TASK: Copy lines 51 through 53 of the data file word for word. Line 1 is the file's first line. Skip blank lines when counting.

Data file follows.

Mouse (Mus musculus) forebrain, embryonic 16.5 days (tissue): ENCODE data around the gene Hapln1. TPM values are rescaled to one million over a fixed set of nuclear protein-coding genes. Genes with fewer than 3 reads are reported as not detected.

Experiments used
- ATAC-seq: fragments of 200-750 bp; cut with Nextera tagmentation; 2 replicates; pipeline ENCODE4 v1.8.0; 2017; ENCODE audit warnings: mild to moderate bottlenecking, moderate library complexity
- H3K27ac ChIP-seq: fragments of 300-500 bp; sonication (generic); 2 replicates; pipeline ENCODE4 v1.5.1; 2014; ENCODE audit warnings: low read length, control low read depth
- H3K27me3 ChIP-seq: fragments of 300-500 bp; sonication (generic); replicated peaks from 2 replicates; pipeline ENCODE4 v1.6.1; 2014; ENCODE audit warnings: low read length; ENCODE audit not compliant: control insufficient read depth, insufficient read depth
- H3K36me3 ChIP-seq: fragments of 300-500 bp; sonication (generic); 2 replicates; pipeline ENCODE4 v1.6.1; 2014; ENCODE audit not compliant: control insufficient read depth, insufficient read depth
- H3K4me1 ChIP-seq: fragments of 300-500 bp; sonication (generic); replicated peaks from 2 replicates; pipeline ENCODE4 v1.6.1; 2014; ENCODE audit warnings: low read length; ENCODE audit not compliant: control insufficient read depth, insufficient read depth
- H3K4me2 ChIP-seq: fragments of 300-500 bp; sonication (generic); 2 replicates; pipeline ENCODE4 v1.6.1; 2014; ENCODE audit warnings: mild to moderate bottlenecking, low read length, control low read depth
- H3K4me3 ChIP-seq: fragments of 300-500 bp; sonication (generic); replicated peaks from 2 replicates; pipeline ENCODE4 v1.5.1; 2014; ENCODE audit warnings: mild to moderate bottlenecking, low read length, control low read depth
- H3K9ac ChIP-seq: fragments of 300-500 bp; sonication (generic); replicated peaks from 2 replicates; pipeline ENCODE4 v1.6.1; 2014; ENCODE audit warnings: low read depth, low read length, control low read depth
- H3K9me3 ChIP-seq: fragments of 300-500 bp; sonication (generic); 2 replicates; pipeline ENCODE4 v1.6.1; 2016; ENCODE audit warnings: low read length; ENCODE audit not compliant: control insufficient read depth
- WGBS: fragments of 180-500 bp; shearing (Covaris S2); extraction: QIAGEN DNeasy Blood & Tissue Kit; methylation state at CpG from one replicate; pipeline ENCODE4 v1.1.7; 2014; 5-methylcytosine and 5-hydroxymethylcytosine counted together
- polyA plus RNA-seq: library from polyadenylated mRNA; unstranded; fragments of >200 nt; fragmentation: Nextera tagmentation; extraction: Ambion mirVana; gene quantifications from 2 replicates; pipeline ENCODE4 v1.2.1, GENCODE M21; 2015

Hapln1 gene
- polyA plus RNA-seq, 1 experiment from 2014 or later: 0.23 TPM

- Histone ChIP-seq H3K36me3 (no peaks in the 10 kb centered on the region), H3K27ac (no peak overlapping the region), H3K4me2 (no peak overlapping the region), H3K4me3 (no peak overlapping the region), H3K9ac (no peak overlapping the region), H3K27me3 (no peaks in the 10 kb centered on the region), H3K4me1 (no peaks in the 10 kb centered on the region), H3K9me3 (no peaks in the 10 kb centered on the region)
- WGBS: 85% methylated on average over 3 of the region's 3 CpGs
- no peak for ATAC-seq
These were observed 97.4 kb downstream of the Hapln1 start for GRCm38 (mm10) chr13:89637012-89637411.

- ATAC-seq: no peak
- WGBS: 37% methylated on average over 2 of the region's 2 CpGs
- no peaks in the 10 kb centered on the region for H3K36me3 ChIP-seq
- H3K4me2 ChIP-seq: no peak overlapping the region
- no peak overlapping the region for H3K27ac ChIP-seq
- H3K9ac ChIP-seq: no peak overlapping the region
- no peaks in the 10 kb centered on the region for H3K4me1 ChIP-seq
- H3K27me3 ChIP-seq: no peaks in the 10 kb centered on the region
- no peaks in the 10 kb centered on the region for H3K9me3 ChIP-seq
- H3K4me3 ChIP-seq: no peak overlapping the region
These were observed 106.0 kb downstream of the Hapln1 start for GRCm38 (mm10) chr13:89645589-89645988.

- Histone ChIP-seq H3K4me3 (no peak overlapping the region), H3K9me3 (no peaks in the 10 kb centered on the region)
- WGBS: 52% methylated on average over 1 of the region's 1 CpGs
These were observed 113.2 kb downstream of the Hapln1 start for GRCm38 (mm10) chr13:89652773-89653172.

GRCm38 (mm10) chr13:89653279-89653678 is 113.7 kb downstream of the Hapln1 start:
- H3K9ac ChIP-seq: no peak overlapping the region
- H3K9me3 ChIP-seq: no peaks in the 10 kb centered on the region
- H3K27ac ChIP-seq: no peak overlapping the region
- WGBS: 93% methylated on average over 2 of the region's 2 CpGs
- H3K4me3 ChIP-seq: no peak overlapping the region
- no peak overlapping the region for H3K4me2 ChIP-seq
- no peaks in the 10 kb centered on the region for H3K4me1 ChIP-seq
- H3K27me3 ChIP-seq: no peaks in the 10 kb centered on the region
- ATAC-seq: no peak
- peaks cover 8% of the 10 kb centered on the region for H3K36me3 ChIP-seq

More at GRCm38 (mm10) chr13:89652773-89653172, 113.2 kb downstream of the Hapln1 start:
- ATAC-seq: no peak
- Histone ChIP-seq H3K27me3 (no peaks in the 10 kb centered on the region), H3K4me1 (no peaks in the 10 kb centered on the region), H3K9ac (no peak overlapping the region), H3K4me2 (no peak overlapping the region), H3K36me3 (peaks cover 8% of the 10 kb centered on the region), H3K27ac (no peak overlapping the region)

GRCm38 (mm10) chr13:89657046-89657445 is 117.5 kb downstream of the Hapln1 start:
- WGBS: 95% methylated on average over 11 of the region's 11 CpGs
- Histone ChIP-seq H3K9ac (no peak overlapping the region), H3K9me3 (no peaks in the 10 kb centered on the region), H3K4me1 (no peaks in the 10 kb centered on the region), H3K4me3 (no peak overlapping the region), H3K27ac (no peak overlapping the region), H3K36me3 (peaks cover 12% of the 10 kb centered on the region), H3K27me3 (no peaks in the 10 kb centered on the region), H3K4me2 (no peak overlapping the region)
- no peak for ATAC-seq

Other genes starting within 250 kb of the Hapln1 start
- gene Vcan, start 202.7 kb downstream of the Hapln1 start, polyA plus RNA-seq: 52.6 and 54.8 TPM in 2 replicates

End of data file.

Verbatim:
- no peak for ATAC-seq

Other genes starting within 250 kb of the Hapln1 start
- gene Vcan, start 202.7 kb downstream of the Hapln1 start, polyA plus RNA-seq: 52.6 and 54.8 TPM in 2 replicates